Firefighters are here to protect us. They save our lives, they save our belongings and they save our loved ones. They’re used to stress. Firefighters can make any number of critical rescues during a career, but how many times do we hear about emergencies at the firehouse?
Last week, a Salisbury Fire Department had an emergency of its own. Lieutenant Tim Oliveria was changing the oil of a departmental SUV when the jack failed, dropping the vehicle on top of his chest. Firefighters quickly began the laborious task of extricating one of their own from the potentially fatal work accident in Massachusetts.
Our Massachusetts injury lawyers thoughts and prayers are with the firefighter as the oil-change accident caused some serious internal injuries. His ribs are broken and the stress from the accident was followed by a serious heart attack, according to Boston.com.
“It’s entirely different from the day-to-day stuff we normally run across. This is a brother, a friend. We hang out on off-days,” said Salisbury Deputy Fire Chief Steven LeSage. “It’s not really something I’ve experienced in the 26 years that I’ve been on, because we’re a small department, about 20 guys, not like Boston or FDNY [New York].”
When firefighters were able to finally free the Lieutenant, they noticed that he had no pulse. They were unable to resuscitate him at the scene. An American Medical Response ambulance crew arrived and took him to Anna Jaques Hospital in Newburyport. He was later airlifted to Beth Israel Deaconess Medical Center. His condition was listed as critical as of Monday.
“Our thoughts and prayers are with his family, and we hope that Lieutenant Oliveria has a full recovery,” said Edward Kelly, president of the state fire union.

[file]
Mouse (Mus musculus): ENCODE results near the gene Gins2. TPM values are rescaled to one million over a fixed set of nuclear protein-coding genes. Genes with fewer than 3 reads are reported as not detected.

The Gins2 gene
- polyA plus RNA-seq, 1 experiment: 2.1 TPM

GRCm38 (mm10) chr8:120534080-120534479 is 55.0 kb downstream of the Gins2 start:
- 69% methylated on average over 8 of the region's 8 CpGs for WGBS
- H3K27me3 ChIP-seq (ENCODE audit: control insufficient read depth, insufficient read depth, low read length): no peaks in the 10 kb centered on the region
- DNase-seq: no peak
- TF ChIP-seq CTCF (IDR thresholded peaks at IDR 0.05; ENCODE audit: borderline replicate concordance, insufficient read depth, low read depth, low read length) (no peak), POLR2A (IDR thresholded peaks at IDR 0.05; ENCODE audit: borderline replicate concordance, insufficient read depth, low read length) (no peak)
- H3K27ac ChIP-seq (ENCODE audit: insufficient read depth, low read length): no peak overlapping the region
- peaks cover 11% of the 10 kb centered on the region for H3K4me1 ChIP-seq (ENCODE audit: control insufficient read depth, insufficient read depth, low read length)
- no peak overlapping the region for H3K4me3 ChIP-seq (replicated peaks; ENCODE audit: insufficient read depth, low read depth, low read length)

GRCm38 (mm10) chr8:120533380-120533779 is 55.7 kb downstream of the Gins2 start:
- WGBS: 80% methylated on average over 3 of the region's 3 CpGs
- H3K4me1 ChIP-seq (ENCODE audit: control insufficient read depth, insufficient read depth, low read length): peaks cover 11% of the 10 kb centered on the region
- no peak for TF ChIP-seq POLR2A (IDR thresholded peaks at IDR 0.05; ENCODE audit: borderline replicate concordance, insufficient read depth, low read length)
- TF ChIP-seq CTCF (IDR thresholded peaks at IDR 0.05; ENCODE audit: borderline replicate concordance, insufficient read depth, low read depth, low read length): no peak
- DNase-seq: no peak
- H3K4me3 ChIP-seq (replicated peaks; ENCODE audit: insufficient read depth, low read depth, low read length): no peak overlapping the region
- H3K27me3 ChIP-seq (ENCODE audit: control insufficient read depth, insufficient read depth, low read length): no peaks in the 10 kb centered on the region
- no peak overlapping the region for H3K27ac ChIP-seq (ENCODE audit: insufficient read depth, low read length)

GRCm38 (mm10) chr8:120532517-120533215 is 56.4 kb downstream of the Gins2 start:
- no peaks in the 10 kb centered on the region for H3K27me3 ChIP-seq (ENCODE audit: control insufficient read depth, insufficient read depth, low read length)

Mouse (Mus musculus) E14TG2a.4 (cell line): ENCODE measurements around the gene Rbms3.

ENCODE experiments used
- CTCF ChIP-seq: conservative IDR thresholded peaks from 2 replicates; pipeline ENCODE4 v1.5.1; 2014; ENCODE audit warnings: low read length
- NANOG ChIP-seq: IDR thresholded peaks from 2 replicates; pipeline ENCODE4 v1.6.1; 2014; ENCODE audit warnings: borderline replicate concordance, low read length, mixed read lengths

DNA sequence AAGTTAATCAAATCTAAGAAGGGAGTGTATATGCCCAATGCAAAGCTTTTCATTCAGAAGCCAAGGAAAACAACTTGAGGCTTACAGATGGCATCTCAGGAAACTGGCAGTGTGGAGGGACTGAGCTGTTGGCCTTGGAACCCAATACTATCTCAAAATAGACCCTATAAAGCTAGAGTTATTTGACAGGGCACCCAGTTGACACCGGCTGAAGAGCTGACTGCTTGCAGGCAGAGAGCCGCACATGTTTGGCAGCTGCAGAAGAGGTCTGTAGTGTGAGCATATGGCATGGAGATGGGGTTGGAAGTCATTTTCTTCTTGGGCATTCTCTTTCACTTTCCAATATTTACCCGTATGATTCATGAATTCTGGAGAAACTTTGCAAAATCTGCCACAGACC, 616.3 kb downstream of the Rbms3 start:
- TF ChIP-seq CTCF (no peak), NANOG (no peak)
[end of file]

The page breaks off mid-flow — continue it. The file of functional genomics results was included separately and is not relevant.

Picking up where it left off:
State Police are investigating the incident.
According to firefighter polls regarding their sources of stress and worry on the job, injury or death to other firefighters continue to be at the top of the list. Surprisingly, injury to themselves remains at the bottom of the list.
“It’s been devastating. Guys have that 1,000-yard stare on, because it’s Timmy,” LeSage said.
As per standard procedure, Merrimac, Newburyport, and Amesbury covered the Salisbury firehouse.
“It is very important. It is extremely important that these guys be able to clear their heads and minds of the incident before they come back to work,” said Merrimac Fire Chief Ralph Spencer, who spent part of Friday working in Salisbury.
According to the National Fire Protection Association, nearly 30 firefighters lost their lives on the job in 2010. During that same year, the median age range of firefighters who lost their lives on the job averaged 52.5-years-old.
If you have been injured at work in the Boston area, contact Massachusetts Workers’ Compensation Attorney Jeffrey S. Glassman for a free and confidential appointment to discuss your rights. Call (617) 777-7777.
Salisbury firefighter’s injury shakes comrades, by John M. Guilfoil, Boston.com
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